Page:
The sitter was the eldest child of Charles Heard Beague (d.1827) and Mary (b.1801), daughter of Major-General James Pringle (1746-1810). Born and raised at the family home Hollam near Dulverton in Somerset, he joined the 84th Regiment of Foot in September 1845 as ensign, becoming a lieutenant in March 1847 and then transferring at this rank to the 82nd Foot in November. He became a captain in November 1852 and retired from the army in March 1854.
The present portrait depicts Beague in the uniform of the 84th Foot and was almost certainly painted on his first joining the army as a young officer. His move of regiments is best explained by a rare letter, dated 4th November 1847, which accompanies this portrait written by his mother to Lieutenant-General Lord Fitzroy Somerset, (1788-1855) then Military Secretary, later 1st Baron Raglan and British Commander in the Crimea. She asks of him “to submit to the favorable consideration of His Grace the Commander-in-Chief”, the Duke of Wellington, the application of her son Lt. Beague, 84th Regt., to exchange for family reasons with Lt. Garner of the 82nd; “he does not leave … from any Regimental cause or … affecting his Character as an Officer and a Gentleman”, nor is it his intention “immediately to sell out or retire on Half-Pay but to join and do duty”, having lodged with Messrs Cox’s “the regulated allowance … for my Sons successors passage to India”. The 84th regiment departed to India before the year was out whilst the 82nd returned from Nova Scotia. Certain matters relating to the family estates and inheritance becomes apparent by 1849 which, no doubt, necessitated Beague’s attendance on these shores, particularly as his mother had been a widow almost since his birth.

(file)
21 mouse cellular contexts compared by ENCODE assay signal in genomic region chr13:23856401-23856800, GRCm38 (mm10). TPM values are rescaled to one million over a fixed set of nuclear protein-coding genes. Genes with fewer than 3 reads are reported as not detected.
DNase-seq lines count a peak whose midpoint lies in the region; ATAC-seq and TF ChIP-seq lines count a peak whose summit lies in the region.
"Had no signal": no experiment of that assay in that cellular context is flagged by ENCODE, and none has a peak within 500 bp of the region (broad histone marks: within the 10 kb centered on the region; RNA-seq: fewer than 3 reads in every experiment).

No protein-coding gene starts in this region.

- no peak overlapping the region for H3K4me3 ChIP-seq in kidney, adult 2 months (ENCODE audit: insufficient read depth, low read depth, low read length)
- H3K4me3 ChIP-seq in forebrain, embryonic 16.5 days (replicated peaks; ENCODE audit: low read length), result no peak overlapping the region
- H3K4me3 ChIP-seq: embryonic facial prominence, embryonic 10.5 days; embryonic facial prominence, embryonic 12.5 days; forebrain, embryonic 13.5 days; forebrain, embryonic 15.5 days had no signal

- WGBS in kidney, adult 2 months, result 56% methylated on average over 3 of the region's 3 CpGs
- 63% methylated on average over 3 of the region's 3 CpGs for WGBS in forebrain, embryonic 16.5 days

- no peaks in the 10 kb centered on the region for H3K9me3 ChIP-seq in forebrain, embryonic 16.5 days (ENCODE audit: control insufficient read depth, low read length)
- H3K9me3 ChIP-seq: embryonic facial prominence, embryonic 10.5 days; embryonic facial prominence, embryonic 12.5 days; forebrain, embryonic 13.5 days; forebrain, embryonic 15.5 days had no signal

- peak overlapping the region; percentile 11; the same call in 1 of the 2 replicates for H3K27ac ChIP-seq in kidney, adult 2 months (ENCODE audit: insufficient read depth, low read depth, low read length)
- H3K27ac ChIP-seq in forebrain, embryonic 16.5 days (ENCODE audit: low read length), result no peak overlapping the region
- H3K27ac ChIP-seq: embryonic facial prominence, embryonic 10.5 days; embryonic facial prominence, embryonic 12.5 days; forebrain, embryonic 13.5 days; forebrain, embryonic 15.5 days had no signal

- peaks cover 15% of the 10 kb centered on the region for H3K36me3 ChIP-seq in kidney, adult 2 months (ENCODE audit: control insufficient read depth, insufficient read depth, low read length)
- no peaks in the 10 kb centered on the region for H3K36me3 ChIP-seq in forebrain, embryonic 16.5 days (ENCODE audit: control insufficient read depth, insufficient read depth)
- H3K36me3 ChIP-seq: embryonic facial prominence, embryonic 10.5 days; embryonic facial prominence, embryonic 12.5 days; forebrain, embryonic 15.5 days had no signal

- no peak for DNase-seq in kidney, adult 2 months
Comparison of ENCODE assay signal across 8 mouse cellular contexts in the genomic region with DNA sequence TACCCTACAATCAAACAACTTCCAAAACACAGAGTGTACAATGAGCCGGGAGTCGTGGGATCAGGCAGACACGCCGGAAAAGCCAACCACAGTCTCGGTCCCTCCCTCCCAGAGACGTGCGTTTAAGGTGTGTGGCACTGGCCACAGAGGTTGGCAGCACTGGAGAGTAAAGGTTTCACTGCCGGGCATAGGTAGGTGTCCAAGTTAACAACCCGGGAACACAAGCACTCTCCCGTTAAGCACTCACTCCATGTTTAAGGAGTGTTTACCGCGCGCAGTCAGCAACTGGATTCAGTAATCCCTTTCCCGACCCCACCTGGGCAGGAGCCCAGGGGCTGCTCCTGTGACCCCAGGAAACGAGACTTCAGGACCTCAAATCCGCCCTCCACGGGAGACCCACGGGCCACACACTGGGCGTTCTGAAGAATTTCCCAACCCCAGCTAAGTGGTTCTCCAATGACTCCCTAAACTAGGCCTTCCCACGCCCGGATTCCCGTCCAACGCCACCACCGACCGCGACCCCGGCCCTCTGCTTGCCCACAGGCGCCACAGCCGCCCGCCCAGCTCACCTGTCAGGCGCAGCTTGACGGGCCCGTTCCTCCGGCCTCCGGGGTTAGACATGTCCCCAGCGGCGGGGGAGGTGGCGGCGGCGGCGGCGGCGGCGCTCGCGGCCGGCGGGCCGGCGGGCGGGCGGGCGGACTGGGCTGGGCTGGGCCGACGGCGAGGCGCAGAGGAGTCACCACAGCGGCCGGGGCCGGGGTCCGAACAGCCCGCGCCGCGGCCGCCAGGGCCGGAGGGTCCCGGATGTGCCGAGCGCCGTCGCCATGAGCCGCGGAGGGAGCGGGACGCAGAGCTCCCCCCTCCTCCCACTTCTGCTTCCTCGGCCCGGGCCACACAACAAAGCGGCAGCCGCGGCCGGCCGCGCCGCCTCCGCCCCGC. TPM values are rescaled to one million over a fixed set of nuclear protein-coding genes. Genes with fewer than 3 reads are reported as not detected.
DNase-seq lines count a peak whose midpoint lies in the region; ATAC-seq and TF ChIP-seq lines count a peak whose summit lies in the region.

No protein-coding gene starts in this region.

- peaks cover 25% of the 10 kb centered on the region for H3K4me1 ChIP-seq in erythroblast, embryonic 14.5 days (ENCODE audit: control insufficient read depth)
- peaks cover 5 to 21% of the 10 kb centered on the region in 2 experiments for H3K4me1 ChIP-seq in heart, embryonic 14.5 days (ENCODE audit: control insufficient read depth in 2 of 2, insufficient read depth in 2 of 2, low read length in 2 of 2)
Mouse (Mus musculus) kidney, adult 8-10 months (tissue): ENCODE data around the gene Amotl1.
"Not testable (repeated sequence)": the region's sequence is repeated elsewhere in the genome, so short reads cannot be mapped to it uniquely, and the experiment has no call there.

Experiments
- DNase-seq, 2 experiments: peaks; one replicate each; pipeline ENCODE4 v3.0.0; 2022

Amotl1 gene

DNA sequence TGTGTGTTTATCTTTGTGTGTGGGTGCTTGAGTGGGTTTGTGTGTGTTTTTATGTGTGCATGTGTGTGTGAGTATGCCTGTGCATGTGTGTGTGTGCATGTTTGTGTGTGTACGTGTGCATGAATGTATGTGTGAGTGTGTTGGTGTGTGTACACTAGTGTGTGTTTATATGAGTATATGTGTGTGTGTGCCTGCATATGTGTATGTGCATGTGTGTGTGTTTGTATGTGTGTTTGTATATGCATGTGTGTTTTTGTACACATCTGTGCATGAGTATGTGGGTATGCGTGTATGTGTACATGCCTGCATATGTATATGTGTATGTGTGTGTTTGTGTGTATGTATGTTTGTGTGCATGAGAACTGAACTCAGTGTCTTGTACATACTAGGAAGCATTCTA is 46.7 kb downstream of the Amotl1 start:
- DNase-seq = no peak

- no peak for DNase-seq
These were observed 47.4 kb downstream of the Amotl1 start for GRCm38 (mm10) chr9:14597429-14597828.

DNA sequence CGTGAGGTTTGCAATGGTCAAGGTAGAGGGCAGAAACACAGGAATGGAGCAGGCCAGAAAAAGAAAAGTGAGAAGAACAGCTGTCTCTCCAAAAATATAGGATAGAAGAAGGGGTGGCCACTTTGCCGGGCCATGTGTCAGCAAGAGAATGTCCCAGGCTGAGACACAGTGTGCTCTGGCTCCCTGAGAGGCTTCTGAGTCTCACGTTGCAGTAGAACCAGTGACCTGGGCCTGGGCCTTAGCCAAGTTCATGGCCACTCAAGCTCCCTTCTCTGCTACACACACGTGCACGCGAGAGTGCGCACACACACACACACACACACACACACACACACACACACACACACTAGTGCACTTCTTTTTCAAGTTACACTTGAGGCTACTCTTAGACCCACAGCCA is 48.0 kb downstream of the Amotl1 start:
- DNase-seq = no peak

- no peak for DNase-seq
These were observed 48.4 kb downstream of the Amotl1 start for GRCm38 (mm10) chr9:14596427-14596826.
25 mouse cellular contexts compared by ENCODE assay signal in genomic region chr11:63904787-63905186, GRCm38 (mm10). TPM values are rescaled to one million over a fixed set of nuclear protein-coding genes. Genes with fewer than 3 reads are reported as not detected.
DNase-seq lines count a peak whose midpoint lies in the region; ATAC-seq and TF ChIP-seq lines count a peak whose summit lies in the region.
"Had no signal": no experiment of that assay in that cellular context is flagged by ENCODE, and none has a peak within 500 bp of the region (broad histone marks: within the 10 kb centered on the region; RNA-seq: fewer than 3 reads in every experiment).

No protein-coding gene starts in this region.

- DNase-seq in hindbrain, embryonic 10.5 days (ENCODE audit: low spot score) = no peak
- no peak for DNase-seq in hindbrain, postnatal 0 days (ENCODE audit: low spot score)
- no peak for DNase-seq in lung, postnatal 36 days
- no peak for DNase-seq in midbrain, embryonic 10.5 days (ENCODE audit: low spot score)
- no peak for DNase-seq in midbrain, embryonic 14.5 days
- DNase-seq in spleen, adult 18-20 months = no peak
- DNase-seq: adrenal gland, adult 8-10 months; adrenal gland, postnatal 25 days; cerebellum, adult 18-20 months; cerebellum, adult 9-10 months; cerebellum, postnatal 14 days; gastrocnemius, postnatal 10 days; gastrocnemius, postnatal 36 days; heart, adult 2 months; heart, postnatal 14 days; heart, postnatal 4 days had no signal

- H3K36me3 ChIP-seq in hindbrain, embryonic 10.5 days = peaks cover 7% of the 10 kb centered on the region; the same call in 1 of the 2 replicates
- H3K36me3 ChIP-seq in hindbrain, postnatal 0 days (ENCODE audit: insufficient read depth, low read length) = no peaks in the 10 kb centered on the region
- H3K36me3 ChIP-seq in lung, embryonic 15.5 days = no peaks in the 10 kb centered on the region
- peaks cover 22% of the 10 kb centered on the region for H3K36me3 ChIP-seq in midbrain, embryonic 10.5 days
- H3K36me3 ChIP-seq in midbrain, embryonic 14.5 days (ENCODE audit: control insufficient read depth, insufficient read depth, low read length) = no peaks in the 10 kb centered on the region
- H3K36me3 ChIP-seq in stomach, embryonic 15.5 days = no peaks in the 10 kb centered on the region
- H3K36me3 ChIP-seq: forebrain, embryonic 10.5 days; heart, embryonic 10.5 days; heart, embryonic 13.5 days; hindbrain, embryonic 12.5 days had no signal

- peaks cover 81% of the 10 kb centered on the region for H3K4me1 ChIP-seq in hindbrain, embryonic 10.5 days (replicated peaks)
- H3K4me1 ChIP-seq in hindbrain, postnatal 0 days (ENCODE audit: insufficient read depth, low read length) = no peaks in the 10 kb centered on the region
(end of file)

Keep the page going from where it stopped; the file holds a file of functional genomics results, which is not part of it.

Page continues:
William Simson was a Scottish born painter who first embarked upon landscape work but turned to portraiture after being prompted by his brother’s success in this field. He travelled to Italy through Holland in the mid 1830s and then settled in London with a busy practice. He exhibited regularly during this time, including the Royal Academy, London and the Royal Scottish Academy, being elected a full member in 1830. The art historian H. Ottley in 1866 commented that “many of his portraits are among the best of their class”.
His work is represented in the National Portrait Gallery, London and Scotland; Victoria & Albert Museum and Tate Britain.